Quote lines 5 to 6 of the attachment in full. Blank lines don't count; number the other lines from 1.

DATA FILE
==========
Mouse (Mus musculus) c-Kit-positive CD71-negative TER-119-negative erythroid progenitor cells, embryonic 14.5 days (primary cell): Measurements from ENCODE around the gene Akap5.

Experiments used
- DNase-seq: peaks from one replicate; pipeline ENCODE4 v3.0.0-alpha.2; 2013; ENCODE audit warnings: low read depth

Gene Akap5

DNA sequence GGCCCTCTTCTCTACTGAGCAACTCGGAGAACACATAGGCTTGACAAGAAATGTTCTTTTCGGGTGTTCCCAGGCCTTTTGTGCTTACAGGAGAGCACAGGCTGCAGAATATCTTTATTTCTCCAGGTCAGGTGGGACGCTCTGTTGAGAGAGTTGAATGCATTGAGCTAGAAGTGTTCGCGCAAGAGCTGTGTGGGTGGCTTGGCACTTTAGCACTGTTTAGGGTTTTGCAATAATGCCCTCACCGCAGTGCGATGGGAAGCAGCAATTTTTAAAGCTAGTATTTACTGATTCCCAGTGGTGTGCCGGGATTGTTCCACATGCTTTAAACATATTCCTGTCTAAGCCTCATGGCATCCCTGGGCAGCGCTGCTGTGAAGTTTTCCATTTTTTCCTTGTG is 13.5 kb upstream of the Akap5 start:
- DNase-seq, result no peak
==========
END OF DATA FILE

DNA sequence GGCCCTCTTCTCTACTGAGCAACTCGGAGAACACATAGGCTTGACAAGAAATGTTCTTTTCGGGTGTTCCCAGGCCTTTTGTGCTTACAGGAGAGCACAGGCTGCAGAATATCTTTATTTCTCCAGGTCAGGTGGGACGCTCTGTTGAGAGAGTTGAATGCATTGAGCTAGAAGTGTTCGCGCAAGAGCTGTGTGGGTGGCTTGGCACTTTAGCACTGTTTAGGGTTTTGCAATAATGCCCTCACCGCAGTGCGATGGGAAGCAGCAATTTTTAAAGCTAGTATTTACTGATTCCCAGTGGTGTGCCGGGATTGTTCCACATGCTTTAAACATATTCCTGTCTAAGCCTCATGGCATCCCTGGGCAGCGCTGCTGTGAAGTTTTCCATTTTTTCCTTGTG is 13.5 kb upstream of the Akap5 start:
- DNase-seq, result no peak